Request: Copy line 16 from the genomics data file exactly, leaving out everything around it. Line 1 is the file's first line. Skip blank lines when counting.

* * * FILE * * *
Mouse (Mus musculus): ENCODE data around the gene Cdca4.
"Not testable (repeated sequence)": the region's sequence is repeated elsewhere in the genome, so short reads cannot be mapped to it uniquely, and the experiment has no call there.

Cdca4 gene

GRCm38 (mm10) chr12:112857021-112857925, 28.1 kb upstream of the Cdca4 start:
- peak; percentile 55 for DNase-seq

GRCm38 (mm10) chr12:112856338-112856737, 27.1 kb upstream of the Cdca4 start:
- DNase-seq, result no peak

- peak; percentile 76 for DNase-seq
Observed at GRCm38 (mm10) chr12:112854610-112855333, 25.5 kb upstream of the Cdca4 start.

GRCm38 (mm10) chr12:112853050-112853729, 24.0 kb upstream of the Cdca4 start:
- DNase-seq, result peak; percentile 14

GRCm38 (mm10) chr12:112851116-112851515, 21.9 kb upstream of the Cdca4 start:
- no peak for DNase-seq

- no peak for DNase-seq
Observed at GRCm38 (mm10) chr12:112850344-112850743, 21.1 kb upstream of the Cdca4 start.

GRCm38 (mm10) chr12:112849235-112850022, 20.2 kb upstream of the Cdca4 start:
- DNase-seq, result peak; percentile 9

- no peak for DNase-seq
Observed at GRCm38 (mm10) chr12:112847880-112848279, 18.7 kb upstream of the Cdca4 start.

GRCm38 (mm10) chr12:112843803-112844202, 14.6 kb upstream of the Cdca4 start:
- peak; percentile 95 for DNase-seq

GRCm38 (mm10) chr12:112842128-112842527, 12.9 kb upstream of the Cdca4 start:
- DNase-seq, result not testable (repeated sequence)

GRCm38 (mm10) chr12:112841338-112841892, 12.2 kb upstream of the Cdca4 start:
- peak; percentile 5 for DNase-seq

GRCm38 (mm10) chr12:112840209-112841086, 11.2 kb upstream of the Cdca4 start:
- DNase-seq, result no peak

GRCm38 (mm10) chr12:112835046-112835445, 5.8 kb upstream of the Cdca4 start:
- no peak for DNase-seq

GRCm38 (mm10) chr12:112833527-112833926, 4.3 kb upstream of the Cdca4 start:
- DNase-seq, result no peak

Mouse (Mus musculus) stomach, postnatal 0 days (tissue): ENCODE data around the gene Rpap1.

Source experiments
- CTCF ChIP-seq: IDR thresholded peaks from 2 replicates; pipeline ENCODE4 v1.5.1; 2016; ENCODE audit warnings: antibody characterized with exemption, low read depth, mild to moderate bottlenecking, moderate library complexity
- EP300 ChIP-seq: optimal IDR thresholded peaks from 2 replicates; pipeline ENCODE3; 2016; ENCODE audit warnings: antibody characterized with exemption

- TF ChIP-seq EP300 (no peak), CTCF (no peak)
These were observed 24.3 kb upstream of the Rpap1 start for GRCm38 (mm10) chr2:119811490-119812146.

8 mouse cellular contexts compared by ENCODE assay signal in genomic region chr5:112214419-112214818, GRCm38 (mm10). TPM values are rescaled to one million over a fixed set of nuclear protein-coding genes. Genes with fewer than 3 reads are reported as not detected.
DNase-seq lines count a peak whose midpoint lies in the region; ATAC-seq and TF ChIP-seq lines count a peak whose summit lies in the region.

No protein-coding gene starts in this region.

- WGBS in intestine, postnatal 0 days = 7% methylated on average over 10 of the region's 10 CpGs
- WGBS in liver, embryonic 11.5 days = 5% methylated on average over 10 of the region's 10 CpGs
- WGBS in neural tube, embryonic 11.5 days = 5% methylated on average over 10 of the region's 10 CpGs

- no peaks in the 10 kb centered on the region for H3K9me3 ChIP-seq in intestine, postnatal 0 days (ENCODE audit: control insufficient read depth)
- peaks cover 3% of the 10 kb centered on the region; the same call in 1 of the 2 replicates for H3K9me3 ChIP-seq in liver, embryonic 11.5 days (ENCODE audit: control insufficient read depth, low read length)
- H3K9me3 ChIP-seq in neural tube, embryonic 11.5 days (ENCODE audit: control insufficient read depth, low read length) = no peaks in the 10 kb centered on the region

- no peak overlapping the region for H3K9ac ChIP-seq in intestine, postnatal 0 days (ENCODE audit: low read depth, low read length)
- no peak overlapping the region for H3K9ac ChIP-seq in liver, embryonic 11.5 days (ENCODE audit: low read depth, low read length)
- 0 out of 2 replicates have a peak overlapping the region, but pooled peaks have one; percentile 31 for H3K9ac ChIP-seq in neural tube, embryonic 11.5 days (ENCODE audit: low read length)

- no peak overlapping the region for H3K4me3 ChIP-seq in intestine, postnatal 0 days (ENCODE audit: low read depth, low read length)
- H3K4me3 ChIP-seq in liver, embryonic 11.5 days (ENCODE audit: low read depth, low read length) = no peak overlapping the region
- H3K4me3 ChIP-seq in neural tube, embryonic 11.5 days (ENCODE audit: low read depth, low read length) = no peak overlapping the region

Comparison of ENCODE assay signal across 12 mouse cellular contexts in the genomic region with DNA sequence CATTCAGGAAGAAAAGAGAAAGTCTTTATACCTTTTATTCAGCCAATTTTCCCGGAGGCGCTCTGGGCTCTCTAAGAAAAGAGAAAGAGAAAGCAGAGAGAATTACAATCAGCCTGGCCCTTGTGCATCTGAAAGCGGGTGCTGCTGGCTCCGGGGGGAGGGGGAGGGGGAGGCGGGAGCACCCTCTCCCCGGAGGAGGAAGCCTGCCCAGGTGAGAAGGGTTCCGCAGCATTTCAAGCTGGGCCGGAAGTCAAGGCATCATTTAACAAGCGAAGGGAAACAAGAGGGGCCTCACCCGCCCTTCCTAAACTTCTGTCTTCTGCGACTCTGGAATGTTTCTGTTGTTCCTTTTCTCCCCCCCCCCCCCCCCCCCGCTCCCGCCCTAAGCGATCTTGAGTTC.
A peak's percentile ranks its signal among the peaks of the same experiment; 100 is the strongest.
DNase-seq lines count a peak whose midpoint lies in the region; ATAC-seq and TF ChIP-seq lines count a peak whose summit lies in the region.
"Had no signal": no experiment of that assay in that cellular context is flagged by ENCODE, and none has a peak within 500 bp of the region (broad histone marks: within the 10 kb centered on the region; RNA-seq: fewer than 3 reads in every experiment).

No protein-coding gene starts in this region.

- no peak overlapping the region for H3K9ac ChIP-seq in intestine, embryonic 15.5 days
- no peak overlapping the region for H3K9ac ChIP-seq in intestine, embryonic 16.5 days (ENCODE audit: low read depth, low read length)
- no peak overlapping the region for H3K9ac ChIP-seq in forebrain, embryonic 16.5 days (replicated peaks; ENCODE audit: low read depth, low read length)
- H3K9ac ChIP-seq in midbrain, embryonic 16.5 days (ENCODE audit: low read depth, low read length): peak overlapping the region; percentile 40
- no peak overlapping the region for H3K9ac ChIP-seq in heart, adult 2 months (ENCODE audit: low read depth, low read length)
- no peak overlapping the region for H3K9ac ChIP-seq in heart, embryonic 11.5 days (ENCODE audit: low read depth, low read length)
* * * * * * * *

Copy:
GRCm38 (mm10) chr12:112849235-112850022, 20.2 kb upstream of the Cdca4 start: